I've never seen you

do this before.

Well, it's for the pooles.

I thought you and your husband

would like a little coffee

before you left.

That's thoughtful,

Mrs. Leslie,

but we better not take the time.

Herbert's ready.

But it only takes a minute.

We'd better hurry.

Thank you so much.

It's very thoughtful of you.

I hope everything turns out

all right.


Try and pour some of this down

Mr. McKay.

- I'll try.

- Black, no sugar and cream.

Keep the door open.

Good morning, Mrs. Leslie.

Good morning.

I, um... i brought

the coffee cups down.


She's a nice girl, isn't she?

Good instincts.

I was in no condition to tell.

The coffee helped.

I noticed.

You didn't even

cut yourself shaving.

Mr. McKay,

you probably don't realize it,

but when you drove in here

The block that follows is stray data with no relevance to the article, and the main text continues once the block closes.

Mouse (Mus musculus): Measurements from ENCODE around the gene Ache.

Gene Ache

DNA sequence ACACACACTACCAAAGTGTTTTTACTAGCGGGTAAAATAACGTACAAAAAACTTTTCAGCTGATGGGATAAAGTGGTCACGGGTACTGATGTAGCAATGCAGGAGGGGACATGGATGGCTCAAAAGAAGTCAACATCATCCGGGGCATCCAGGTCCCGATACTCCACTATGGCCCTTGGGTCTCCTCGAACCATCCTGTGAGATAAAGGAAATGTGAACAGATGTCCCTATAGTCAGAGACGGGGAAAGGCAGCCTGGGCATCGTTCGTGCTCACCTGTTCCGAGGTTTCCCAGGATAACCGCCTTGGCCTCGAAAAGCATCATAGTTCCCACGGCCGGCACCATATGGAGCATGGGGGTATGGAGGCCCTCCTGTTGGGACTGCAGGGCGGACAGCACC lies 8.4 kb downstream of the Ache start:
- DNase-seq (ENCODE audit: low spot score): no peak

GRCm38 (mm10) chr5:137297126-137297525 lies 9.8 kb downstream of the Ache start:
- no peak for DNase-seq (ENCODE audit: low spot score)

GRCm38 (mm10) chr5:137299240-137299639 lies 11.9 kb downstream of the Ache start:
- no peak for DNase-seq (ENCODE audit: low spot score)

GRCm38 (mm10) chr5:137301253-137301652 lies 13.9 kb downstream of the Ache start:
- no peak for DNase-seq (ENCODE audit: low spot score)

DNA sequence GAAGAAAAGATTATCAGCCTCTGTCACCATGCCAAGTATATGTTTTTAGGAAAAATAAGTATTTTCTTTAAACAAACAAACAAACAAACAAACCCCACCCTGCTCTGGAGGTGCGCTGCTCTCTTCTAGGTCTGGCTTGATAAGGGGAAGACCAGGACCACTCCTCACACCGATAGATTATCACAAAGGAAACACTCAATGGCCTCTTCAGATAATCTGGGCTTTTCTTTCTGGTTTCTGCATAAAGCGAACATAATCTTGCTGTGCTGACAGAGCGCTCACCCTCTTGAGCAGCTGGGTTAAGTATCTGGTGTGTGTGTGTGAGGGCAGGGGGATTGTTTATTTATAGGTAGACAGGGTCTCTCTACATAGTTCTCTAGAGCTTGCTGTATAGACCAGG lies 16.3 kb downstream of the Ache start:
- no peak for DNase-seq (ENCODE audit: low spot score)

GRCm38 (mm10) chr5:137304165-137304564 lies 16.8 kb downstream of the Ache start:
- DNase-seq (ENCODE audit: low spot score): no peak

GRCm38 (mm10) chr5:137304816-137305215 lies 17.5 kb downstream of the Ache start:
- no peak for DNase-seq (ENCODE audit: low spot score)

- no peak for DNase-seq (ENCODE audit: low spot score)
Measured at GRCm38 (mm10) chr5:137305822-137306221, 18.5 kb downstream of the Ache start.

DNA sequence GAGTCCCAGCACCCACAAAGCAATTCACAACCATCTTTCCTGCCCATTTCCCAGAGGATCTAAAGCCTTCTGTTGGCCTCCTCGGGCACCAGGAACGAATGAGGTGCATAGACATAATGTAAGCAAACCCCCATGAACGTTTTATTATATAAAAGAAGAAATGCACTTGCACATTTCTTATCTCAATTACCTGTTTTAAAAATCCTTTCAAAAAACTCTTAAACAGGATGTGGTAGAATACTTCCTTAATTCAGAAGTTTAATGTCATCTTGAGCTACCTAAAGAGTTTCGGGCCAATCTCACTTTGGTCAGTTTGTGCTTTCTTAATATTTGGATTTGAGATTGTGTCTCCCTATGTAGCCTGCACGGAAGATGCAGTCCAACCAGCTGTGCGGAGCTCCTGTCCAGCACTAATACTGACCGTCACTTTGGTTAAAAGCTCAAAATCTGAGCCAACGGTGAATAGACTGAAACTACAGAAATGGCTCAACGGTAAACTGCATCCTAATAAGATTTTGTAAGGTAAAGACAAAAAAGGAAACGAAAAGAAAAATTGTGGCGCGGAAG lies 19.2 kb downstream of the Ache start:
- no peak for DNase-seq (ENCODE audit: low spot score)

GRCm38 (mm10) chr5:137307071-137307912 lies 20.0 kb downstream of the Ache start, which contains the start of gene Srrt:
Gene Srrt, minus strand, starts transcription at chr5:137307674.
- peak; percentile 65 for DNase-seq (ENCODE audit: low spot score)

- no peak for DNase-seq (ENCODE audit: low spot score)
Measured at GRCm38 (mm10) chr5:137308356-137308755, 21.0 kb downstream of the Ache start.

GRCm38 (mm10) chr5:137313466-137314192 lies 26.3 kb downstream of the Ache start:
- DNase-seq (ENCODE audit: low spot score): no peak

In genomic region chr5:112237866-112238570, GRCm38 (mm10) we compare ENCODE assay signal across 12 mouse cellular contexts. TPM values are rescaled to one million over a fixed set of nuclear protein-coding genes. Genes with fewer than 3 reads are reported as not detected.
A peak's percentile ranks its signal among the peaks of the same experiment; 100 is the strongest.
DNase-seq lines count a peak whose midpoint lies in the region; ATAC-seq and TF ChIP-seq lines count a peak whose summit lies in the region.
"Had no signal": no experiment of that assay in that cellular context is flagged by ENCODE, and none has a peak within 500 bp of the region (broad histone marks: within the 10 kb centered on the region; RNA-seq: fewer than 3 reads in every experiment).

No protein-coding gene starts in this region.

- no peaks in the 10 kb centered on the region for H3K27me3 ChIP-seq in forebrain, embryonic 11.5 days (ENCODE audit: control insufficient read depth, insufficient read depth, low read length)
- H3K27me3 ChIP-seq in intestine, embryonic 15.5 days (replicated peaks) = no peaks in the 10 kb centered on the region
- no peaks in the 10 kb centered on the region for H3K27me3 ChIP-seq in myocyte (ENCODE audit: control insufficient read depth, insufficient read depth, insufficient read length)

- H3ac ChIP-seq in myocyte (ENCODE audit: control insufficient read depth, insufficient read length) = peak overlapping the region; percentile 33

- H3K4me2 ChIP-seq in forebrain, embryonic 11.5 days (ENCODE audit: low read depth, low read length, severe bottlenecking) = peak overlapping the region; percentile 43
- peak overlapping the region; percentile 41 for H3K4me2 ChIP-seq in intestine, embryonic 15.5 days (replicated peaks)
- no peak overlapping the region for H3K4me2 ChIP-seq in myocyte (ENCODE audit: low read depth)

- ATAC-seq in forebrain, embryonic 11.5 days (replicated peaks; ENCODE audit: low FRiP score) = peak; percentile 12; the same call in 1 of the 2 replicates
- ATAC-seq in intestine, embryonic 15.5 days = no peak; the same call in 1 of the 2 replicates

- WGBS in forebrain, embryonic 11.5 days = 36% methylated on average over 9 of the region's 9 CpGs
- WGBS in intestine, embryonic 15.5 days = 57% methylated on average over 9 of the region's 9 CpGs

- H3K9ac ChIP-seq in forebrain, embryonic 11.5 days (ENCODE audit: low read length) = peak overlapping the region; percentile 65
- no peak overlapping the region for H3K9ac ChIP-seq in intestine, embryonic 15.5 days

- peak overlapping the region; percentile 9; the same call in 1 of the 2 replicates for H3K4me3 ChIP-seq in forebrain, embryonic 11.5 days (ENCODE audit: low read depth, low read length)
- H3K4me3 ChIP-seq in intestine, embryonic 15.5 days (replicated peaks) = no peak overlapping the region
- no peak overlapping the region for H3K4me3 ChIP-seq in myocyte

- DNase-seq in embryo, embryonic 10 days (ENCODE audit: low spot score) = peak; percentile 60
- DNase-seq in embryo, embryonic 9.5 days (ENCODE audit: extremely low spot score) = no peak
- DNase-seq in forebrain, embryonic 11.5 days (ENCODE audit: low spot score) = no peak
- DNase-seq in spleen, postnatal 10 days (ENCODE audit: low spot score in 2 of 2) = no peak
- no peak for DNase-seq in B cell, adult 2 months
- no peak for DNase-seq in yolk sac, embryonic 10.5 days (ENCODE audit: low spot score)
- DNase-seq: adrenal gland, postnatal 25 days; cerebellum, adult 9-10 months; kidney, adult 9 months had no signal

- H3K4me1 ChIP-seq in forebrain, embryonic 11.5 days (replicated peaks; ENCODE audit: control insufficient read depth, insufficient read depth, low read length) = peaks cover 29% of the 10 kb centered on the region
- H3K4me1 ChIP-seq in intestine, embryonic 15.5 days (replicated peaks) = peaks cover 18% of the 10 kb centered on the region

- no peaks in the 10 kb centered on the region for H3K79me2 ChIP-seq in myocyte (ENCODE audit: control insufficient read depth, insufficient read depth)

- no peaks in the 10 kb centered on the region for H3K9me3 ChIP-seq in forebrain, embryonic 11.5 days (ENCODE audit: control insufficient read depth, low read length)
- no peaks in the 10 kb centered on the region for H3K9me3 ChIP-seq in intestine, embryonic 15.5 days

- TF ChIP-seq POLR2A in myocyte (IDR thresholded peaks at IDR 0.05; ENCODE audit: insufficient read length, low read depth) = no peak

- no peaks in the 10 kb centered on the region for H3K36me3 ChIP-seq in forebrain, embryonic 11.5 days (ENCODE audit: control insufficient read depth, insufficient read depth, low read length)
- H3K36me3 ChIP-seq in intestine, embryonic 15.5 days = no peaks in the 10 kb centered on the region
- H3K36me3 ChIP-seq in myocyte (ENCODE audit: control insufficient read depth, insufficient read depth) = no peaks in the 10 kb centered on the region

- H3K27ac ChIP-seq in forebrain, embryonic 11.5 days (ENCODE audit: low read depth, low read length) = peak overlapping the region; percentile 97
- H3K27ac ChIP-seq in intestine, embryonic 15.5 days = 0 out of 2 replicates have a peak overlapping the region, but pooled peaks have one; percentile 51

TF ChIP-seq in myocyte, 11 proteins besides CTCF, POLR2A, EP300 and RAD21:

last night,

I don't think

you hit the cement once.

You know, flowers don't grow

wild, even in California.

I'm sorry.

How much?

Oh, I don't expect

you to pay for them.

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Viña Delmar

Viña Delmar (January 29, 1903 – January 19, 1990) was an American short story writer, novelist, playwright, and screenwriter who worked from the 1920s to the 1970s. She rose to fame in the late 1920s with the publication of her risqué novel, Bad Girl, which became a bestseller in 1928. Delmar also wrote the screenplay to the screwball comedy, The Awful Truth, for which she received an Academy Award nomination in 1937. more…

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Submitted on August 05, 2018